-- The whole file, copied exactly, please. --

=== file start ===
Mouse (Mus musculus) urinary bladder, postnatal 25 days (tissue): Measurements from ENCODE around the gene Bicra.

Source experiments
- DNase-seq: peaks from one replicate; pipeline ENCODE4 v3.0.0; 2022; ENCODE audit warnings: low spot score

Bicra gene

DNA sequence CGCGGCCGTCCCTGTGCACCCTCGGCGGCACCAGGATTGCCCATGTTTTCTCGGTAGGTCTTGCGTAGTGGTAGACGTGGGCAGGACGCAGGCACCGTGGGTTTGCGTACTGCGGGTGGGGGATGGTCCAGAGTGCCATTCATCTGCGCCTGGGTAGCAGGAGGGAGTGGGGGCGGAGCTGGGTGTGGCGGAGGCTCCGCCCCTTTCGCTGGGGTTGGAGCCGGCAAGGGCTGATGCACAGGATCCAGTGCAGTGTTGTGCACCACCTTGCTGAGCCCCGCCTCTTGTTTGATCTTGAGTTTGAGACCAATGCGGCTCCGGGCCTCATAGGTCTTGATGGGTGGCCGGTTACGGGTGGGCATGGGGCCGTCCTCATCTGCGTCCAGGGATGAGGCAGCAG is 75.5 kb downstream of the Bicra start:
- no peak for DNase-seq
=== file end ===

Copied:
Mouse (Mus musculus) urinary bladder, postnatal 25 days (tissue): Measurements from ENCODE around the gene Bicra.

Source experiments
- DNase-seq: peaks from one replicate; pipeline ENCODE4 v3.0.0; 2022; ENCODE audit warnings: low spot score

Bicra gene

DNA sequence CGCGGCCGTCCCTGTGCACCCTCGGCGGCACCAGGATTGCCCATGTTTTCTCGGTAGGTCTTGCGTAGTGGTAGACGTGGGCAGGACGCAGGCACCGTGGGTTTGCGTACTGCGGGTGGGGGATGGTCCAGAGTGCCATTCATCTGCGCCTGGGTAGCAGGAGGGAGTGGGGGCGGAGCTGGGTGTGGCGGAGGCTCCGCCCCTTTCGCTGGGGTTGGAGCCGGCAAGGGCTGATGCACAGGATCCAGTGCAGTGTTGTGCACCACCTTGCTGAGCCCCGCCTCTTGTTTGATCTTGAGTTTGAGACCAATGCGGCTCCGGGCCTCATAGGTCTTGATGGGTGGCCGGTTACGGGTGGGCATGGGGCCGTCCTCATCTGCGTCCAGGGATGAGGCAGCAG is 75.5 kb downstream of the Bicra start:
- no peak for DNase-seq